Category Archives: Africa

South Africa’s Hero Dies at 95 Years Old

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Today the world joins together to remember and highlight one of Africa’s greatest heroes, Nelson Rolihahla Mandela. According to BBC Africa, South African president Jacob Zuma announced that the former president and anti-apartheid revolutionary passed away peacefully in the company of his family in his home in Johannesburg around 8:50 this evening Dec. 5th. He was 95 years old.

Mandela, 95, led South Africa’s transition from white-minority rule in the 1990s, after 27 years in prison. President Obama acknowledged Nelson Mandela, stating that he was one of the most “influential, courageous and profoundly good human beings that any of us will share time with on this earth”.

Since I was a child Nelson Mandela was always much more than an icon. He was a hero, teacher, fighter and most importantly a leader who gave inspiration to many.

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Happy New Years Eritrea and Ethiopia

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Oh let the celebrations begin!

Eritrean and Ethiopian New Years is one of the biggest celebrated festivities in both in the Horn of Africa and the diaspora.

The Eritrean and Ethiopian calendar is derived from that of ancient Egypt, but is unique to both these countries. The seven- to eight-year gap between the East African and Western calendars results from differing methods of calculating the date of the Annunciation.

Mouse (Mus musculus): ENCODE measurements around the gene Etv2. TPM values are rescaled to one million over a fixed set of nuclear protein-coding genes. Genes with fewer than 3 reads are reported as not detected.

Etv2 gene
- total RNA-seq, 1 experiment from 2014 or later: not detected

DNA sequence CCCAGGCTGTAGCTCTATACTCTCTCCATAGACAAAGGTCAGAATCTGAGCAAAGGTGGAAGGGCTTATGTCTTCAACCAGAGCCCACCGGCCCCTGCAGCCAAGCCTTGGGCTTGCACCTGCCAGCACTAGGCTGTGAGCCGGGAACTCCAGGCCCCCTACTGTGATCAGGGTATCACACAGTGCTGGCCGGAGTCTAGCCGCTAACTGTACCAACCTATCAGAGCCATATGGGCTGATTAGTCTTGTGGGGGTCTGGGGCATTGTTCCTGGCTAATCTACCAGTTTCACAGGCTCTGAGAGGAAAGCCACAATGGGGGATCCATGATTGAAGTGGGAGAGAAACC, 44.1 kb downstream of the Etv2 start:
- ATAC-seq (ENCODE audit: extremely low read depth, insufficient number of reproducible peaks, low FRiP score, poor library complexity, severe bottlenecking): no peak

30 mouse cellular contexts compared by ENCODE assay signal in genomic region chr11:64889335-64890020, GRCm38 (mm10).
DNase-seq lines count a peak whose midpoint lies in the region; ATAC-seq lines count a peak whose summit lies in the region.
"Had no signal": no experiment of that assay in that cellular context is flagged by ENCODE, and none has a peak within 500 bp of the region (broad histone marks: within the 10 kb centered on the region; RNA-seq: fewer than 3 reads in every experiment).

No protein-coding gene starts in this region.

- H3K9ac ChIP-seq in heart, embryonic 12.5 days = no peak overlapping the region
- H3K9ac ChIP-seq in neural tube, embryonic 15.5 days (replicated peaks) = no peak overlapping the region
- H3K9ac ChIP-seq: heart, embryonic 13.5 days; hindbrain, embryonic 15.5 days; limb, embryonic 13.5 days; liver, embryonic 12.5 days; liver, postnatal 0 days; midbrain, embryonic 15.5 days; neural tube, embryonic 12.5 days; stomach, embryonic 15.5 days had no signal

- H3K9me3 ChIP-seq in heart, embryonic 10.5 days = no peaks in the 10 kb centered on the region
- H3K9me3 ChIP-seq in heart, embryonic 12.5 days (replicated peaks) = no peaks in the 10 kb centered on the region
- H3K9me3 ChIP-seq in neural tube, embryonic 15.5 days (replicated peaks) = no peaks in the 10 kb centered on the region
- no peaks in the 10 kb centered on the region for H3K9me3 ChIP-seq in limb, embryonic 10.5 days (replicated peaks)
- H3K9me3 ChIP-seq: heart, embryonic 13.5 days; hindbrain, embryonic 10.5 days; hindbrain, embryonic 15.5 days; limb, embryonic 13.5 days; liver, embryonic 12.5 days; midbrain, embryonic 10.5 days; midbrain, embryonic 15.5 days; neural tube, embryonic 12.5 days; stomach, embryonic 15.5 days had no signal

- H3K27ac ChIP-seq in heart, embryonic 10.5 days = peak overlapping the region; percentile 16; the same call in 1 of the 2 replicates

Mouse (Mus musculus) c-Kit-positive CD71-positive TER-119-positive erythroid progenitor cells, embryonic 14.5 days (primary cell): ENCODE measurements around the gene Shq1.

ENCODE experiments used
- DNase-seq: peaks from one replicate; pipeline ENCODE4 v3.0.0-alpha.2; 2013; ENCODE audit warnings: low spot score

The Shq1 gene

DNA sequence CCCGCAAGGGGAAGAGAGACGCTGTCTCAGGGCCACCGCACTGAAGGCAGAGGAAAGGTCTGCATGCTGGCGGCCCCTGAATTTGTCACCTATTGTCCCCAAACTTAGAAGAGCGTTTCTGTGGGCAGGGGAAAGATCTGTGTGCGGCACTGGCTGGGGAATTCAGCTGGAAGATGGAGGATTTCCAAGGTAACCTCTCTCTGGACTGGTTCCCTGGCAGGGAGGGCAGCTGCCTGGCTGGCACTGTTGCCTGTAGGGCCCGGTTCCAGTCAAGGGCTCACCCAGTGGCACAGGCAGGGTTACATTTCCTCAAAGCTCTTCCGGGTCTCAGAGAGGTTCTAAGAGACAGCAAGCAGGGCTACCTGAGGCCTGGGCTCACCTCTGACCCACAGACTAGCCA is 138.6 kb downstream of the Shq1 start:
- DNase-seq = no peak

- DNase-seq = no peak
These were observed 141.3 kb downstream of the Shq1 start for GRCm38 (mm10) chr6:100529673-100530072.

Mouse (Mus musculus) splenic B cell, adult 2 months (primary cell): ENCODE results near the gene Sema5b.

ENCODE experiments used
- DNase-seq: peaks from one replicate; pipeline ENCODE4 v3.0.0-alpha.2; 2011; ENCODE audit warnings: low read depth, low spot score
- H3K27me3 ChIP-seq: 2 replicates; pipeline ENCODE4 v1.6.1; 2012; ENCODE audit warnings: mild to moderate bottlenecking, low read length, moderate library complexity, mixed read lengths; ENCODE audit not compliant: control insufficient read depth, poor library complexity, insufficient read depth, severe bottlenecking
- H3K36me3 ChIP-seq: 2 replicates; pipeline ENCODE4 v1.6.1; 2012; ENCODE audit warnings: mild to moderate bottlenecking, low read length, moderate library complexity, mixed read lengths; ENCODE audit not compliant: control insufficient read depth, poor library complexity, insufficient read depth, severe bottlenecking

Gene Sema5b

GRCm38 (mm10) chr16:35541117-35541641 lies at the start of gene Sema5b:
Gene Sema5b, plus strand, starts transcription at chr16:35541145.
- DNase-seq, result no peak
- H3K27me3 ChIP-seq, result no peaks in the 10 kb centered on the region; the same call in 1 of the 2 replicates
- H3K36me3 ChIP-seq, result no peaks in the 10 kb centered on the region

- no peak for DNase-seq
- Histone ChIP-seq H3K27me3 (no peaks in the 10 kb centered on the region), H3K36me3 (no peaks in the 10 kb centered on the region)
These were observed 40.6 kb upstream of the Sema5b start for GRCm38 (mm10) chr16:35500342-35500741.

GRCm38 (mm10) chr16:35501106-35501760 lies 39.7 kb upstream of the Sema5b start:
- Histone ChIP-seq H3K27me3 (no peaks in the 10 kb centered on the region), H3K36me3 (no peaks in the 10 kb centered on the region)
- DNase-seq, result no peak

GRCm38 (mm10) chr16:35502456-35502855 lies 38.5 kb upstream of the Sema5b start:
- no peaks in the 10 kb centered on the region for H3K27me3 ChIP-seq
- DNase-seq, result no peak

In 2010, during my four month graduate research visit to Addis Ababa, I was able to end my trip with a unique celebration that I’ve never experienced before in Africa. After dealing with three months of heavy rain, I was excited to finally see the season coming to an end as the sun slowly started to come out. Seeing the flowers blossom all over and fields changing into bright green brought excipient to me.

My cousins told me the season of change is a period when the old blesses the young and the young hope for new prospects, which New Years brings about.

As a vegetarian I didn’t eat any of the meat, but I enjoyed observing the daylong celebrations. I started my early morning by watching my cousins slaughter the animals, followed by preparing a special lunch, which consists of mainly Injera and wot.

As the adults spent their morning preparing the food and drinks, children also got involved and shoed their own way of celebrating. The boys prepared hand pointed pictures and gave it out to neighbors and relatives through out the community. Little girls gathered together singing in groups as they dressed in their beautiful white habesha dresses.

It was amazing to not only witness, but also be apart of a celebration that brought people together through God, art, food and love. So as Eritrean, Ethiopian and the diaspora are getting ready to embark and celebrate another year of blessings, I will be celebrating a cup of bunn (coffee) and wishing my people all the best.